Sexy image turns girls off

15th September 2006 at 01:00
She is young, beautiful and she removes her glasses at the first opportunity. This is the modern female scientist, as imagined by TV executives and appearing in countless television shows and films.

And she is putting young girls off studying physics, according to research by the Open University, writes Madeleine Brettingham.

The "Invisible Witnesses" project, lead by academics at the Centre for Education and Education Technology, criticises television programmers for using female presenters as light relief. And for continuing to peddle unrealistic portrayals of women in science, such as the woman pictured on the left inspecting a slide who was used to promote a research and development project for a bio tech firm.

Researchers said of the TV portrayals: "They are often young and glamorous, unrealistically young for the positions viewers are asked to believe they occupy."

They warn that the stereotyping of scientists with attractive women could affect girls' educational choices.

Just 20 per cent of A-level physics students are female, and only 75 per cent of women with science and technology degrees go on to pursue science as a career.

The number of A-level candidates taking physics as a whole has halved since the early 1980s, say researchers.

"Invisible witness? How science and scientists are represented on UK television" Open university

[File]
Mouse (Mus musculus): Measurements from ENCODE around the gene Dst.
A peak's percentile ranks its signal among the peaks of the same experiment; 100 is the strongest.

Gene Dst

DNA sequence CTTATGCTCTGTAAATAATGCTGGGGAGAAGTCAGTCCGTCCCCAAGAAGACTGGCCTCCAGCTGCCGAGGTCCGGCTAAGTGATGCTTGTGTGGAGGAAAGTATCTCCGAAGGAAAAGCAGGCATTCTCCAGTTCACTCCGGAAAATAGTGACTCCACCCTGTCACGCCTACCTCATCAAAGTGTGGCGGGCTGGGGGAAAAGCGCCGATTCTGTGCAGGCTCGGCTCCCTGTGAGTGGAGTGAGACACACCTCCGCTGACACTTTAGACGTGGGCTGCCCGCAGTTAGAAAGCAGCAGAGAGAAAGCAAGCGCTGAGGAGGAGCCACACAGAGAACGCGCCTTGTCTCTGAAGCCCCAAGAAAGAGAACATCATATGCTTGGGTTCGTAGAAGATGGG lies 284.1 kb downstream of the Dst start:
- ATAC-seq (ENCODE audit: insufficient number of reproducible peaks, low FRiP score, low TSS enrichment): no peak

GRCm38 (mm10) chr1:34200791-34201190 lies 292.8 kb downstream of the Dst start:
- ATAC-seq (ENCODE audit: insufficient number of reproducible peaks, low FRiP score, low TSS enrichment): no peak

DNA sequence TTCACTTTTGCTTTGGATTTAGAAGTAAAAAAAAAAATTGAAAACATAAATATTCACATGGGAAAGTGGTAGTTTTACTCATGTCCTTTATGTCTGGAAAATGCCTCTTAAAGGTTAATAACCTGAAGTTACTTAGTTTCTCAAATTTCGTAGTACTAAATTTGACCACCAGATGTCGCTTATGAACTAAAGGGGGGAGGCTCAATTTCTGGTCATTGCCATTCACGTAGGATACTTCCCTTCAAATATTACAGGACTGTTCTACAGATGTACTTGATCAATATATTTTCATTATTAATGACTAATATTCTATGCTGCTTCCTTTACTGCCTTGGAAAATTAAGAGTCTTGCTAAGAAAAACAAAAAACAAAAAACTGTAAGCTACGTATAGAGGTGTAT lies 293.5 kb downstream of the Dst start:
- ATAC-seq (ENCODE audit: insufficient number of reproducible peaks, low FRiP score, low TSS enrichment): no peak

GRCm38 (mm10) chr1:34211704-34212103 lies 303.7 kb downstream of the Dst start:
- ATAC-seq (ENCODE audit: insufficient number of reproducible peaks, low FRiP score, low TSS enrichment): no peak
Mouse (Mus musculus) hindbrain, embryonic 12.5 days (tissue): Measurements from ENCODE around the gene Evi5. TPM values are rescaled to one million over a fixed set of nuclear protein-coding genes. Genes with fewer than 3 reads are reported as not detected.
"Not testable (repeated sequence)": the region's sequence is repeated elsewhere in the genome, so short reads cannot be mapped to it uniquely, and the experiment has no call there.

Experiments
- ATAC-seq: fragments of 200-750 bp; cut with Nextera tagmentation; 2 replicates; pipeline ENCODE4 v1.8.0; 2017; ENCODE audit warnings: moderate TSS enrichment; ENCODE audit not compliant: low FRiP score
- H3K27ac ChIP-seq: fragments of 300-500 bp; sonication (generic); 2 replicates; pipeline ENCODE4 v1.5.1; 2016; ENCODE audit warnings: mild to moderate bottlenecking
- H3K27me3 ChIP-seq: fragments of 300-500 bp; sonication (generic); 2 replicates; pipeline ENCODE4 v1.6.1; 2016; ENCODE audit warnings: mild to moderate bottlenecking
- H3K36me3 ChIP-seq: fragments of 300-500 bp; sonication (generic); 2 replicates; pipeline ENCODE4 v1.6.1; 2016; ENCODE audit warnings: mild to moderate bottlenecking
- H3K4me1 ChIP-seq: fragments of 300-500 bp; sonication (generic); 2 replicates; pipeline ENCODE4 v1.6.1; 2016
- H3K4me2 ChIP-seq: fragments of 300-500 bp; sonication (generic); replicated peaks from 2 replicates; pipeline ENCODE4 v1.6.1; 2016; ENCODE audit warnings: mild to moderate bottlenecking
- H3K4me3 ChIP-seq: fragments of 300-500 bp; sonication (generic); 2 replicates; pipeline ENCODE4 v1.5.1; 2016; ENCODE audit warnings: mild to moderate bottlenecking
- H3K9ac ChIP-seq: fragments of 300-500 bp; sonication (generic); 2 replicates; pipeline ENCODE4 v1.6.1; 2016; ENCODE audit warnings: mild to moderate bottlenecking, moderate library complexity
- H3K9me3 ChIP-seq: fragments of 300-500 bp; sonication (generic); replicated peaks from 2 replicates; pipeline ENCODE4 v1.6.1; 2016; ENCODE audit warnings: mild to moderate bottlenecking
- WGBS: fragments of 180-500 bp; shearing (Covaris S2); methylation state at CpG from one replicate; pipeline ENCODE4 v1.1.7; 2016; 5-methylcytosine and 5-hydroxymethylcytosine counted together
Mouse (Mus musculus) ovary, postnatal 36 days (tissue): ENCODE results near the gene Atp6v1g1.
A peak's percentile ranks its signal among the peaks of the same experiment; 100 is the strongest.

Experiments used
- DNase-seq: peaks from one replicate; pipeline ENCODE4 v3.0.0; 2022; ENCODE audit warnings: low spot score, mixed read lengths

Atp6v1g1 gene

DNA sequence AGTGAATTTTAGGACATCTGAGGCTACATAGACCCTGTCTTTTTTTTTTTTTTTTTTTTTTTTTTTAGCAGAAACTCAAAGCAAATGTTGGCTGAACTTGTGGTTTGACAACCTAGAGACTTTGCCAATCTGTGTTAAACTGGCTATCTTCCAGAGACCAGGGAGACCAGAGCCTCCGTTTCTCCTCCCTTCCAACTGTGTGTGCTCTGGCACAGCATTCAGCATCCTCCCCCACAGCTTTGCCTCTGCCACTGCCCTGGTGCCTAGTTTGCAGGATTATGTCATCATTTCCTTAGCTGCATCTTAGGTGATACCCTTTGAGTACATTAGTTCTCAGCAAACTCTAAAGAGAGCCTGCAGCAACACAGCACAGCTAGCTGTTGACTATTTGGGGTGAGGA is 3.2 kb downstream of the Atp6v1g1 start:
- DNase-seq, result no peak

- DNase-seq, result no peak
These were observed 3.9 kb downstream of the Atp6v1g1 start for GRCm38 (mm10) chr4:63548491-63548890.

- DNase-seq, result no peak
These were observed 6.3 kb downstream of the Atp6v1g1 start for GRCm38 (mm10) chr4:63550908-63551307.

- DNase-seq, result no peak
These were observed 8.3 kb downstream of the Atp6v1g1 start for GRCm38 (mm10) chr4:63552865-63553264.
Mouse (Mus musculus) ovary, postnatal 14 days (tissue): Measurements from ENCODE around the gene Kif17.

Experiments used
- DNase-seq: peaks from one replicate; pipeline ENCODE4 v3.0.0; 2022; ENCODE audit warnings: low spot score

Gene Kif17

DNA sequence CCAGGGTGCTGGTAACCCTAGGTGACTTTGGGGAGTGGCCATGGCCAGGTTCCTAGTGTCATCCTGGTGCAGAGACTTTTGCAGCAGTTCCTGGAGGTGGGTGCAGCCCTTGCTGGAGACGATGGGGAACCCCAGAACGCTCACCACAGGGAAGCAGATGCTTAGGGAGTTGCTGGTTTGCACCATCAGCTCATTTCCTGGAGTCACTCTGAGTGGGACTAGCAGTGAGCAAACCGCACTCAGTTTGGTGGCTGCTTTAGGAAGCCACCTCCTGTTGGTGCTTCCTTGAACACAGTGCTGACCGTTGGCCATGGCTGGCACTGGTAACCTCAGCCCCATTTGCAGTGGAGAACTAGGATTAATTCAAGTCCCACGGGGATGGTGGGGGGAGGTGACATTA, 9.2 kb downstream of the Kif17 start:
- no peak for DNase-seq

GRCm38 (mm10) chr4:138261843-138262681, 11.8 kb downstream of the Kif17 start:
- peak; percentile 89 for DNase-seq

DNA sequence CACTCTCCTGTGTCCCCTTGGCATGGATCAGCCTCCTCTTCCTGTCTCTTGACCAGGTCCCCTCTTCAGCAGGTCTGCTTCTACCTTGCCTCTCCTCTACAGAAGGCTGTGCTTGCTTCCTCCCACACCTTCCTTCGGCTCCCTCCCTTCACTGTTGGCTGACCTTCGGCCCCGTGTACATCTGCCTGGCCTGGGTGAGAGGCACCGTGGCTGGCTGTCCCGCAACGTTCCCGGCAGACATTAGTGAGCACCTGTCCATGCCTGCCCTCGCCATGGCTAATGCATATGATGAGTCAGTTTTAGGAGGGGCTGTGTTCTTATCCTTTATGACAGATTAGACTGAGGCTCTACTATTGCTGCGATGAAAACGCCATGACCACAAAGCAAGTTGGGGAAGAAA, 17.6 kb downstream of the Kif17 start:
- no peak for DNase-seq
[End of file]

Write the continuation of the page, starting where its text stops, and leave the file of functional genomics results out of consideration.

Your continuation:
Subscribe to get access to the content on this page.

If you are already a Tes/ Tes Scotland subscriber please log in with your username or email address to get full access to our back issues, CPD library and membership plus page.

Not a subscriber? Find out more about our subscription offers.
Subscribe now
Existing subscriber?
Enter subscription number

Comments

The guide by your side – ensuring you are always up to date with the latest in education.

Get Tes magazine online and delivered to your door. Stay up to date with the latest research, teacher innovation and insight, plus classroom tips and techniques with a Tes magazine subscription.
With a Tes magazine subscription you get exclusive access to our CPD library. Including our New Teachers’ special for NQTS, Ed Tech, How to Get a Job, Trip Planner, Ed Biz Special and all Tes back issues.

Subscribe now